Just how buoyant can a material be? In the case of a "new generation" of continuous cured and modified rubber compounds from Sentinel Products Corp., "they can outperform existing PVC/vinyl nitrile materials at a competitive price," according to Scott Smith, COO. The new elastomeric metallocene-based compounds, EMR(TM) 220FL, recently received UL recognition for personal flotation devices. They have a buoyancy rating of 60, provide softness properties similar to PVC/vinyl nitrile materials, and can be easily thermoformed into 3D parts. The compounds remain flexible at low temperatures, resist fungal and bacterial growth, and have high UV and chemical resistance. Sentinel Products Corp.: Product Code 4372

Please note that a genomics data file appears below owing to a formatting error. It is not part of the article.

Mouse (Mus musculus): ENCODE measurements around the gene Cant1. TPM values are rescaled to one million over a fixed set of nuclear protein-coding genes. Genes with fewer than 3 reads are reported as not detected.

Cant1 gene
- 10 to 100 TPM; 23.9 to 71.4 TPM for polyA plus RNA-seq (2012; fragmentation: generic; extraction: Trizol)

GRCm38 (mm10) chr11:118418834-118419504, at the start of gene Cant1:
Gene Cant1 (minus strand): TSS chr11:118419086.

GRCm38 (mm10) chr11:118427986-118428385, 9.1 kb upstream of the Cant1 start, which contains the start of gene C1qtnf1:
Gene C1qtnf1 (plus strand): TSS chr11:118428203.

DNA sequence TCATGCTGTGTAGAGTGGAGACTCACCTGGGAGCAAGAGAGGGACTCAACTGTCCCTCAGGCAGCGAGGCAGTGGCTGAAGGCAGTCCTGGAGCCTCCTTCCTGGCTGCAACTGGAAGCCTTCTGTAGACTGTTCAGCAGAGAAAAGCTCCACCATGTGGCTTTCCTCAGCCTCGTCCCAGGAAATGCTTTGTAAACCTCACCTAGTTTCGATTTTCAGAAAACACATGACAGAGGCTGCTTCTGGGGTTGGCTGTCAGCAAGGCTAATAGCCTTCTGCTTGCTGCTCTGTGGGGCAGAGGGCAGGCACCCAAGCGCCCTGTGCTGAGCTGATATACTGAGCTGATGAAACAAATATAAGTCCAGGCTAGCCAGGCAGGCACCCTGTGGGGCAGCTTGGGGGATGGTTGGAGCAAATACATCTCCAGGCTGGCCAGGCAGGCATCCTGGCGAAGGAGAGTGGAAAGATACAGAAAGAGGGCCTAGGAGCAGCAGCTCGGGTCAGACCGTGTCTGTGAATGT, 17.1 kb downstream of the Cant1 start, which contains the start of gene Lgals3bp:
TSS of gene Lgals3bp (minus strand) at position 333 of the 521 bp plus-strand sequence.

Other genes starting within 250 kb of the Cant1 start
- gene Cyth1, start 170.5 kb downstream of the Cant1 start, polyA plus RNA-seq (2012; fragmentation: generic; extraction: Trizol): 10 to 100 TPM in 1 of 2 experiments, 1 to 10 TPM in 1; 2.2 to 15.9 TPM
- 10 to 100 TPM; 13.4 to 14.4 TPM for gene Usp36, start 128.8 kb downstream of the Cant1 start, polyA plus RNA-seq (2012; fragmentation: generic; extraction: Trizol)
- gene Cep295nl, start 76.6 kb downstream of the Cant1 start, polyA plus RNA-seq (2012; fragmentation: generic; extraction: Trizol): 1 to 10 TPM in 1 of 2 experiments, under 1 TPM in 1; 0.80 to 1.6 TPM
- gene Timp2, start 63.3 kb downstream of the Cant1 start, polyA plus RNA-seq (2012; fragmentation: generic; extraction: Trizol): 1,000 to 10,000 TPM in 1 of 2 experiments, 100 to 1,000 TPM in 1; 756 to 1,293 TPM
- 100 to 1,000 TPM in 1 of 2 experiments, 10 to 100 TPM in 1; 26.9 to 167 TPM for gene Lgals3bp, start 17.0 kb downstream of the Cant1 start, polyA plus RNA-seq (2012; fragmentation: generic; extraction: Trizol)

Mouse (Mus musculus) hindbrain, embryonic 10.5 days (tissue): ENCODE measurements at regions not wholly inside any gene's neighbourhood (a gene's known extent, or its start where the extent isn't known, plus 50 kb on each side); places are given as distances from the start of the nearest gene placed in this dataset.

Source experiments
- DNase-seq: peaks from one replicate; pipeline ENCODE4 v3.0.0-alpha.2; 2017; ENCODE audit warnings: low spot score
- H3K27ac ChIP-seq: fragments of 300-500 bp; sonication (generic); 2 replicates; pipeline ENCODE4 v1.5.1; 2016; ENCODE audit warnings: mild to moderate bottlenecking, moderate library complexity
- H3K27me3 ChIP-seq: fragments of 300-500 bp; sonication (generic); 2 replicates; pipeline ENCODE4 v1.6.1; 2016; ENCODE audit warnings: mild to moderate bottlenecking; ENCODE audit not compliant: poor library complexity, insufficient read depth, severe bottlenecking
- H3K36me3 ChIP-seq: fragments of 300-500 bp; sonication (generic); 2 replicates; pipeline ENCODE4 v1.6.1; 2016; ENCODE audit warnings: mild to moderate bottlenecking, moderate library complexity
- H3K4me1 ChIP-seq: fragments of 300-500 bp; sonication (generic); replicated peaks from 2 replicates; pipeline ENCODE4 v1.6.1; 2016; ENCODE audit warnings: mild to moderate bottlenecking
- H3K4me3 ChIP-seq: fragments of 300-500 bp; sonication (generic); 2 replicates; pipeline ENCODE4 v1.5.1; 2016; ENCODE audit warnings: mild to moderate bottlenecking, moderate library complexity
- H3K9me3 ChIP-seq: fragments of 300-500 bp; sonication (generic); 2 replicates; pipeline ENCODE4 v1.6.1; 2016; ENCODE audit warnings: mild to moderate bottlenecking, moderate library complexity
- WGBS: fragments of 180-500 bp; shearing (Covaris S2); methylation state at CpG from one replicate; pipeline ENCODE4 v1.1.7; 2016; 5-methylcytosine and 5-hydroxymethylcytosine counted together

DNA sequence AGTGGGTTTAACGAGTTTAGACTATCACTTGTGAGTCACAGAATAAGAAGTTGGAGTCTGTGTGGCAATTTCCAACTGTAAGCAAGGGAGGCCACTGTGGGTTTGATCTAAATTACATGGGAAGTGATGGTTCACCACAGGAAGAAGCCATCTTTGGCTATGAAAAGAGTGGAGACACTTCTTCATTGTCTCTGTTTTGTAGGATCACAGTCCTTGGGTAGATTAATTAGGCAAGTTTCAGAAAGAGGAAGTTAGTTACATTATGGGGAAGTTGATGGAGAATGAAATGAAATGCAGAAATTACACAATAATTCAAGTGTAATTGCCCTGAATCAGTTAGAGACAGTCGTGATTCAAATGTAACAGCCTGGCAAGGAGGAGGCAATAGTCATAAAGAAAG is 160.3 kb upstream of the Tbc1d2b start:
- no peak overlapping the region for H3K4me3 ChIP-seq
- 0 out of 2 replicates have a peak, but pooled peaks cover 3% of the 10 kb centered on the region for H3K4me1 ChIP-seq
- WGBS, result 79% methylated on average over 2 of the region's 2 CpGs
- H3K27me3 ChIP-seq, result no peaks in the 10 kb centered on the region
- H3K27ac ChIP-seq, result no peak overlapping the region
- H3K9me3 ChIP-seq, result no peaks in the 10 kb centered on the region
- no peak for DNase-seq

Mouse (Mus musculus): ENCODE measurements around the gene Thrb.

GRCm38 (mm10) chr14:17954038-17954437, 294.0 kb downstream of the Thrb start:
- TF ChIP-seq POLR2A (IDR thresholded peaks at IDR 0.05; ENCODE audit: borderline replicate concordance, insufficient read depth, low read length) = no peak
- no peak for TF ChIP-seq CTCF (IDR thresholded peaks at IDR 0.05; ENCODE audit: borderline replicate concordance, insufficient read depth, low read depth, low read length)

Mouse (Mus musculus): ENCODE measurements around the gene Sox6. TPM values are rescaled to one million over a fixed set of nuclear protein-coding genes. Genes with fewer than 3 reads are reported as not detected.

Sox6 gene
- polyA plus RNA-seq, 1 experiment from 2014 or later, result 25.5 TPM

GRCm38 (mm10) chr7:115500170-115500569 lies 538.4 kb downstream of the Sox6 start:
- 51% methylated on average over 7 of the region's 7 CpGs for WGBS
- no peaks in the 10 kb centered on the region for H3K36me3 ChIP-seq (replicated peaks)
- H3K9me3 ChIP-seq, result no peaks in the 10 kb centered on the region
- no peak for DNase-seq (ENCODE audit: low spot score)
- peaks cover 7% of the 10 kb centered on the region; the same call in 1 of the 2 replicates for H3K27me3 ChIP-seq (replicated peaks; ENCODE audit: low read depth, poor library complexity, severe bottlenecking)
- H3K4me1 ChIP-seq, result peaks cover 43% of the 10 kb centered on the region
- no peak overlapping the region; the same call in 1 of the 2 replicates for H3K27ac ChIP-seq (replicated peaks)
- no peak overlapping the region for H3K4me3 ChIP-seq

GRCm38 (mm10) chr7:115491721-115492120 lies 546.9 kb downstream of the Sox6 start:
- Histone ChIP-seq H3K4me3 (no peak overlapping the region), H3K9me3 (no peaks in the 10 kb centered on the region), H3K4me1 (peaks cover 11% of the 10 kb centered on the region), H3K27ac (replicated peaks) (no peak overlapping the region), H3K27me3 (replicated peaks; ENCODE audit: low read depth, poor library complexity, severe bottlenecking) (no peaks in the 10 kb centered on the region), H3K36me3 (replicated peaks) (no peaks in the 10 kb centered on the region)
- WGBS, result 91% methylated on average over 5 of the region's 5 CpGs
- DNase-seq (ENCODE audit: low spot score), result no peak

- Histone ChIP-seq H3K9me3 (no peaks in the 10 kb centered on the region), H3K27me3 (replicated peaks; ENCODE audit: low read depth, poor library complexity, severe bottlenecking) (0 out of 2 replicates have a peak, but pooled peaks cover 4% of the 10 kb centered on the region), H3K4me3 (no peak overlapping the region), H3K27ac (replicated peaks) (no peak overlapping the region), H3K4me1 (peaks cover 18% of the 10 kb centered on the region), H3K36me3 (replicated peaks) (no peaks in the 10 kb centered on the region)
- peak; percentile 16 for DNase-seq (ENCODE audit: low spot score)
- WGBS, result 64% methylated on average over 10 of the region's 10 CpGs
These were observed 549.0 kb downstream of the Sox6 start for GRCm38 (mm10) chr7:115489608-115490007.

Producing high-quality end-production metal parts with additive manufacturing for applications like aerospace and medical requires very tightly controlled processes and materials. New standards and guidelines for machines and processes, materials, and printed parts are underway from bodies such as ASTM International.
Engineers at the University of San Diego’s Jacobs School of Engineering have designed biobatteries on commercial tattoo paper, with an anode and cathode screen-printed on and modified to harvest energy from lactate in a person’s sweat.
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